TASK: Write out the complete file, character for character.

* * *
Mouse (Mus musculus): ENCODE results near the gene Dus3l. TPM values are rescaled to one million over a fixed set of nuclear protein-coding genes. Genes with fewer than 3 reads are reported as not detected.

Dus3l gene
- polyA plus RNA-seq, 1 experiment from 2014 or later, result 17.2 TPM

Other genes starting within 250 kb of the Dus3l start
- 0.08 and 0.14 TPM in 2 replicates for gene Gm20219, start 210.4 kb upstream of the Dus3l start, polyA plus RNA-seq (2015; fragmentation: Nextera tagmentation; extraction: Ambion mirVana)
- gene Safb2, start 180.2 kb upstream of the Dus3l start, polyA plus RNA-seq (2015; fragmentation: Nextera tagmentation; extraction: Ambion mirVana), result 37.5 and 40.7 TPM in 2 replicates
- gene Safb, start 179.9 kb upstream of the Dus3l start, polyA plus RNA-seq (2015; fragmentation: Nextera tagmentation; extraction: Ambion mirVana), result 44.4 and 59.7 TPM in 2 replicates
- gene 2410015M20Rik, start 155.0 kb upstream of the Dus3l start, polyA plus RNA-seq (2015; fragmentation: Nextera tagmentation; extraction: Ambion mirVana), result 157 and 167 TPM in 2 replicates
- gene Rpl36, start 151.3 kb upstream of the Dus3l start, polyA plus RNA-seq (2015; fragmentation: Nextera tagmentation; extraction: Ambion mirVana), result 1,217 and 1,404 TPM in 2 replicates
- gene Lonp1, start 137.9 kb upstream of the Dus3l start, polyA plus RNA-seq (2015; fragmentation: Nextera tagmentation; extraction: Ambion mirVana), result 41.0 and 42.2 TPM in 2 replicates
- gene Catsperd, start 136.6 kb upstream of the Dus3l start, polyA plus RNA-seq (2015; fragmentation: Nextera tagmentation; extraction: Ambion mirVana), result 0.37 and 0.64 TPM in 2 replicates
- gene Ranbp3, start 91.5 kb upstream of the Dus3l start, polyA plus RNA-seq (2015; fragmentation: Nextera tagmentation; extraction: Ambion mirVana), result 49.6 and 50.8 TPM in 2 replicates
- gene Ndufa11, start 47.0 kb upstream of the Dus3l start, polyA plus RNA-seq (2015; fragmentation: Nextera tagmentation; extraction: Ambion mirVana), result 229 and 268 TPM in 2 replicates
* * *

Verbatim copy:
Mouse (Mus musculus): ENCODE results near the gene Dus3l. TPM values are rescaled to one million over a fixed set of nuclear protein-coding genes. Genes with fewer than 3 reads are reported as not detected.

Dus3l gene
- polyA plus RNA-seq, 1 experiment from 2014 or later, result 17.2 TPM

Other genes starting within 250 kb of the Dus3l start
- 0.08 and 0.14 TPM in 2 replicates for gene Gm20219, start 210.4 kb upstream of the Dus3l start, polyA plus RNA-seq (2015; fragmentation: Nextera tagmentation; extraction: Ambion mirVana)
- gene Safb2, start 180.2 kb upstream of the Dus3l start, polyA plus RNA-seq (2015; fragmentation: Nextera tagmentation; extraction: Ambion mirVana), result 37.5 and 40.7 TPM in 2 replicates
- gene Safb, start 179.9 kb upstream of the Dus3l start, polyA plus RNA-seq (2015; fragmentation: Nextera tagmentation; extraction: Ambion mirVana), result 44.4 and 59.7 TPM in 2 replicates
- gene 2410015M20Rik, start 155.0 kb upstream of the Dus3l start, polyA plus RNA-seq (2015; fragmentation: Nextera tagmentation; extraction: Ambion mirVana), result 157 and 167 TPM in 2 replicates
- gene Rpl36, start 151.3 kb upstream of the Dus3l start, polyA plus RNA-seq (2015; fragmentation: Nextera tagmentation; extraction: Ambion mirVana), result 1,217 and 1,404 TPM in 2 replicates
- gene Lonp1, start 137.9 kb upstream of the Dus3l start, polyA plus RNA-seq (2015; fragmentation: Nextera tagmentation; extraction: Ambion mirVana), result 41.0 and 42.2 TPM in 2 replicates
- gene Catsperd, start 136.6 kb upstream of the Dus3l start, polyA plus RNA-seq (2015; fragmentation: Nextera tagmentation; extraction: Ambion mirVana), result 0.37 and 0.64 TPM in 2 replicates
- gene Ranbp3, start 91.5 kb upstream of the Dus3l start, polyA plus RNA-seq (2015; fragmentation: Nextera tagmentation; extraction: Ambion mirVana), result 49.6 and 50.8 TPM in 2 replicates
- gene Ndufa11, start 47.0 kb upstream of the Dus3l start, polyA plus RNA-seq (2015; fragmentation: Nextera tagmentation; extraction: Ambion mirVana), result 229 and 268 TPM in 2 replicates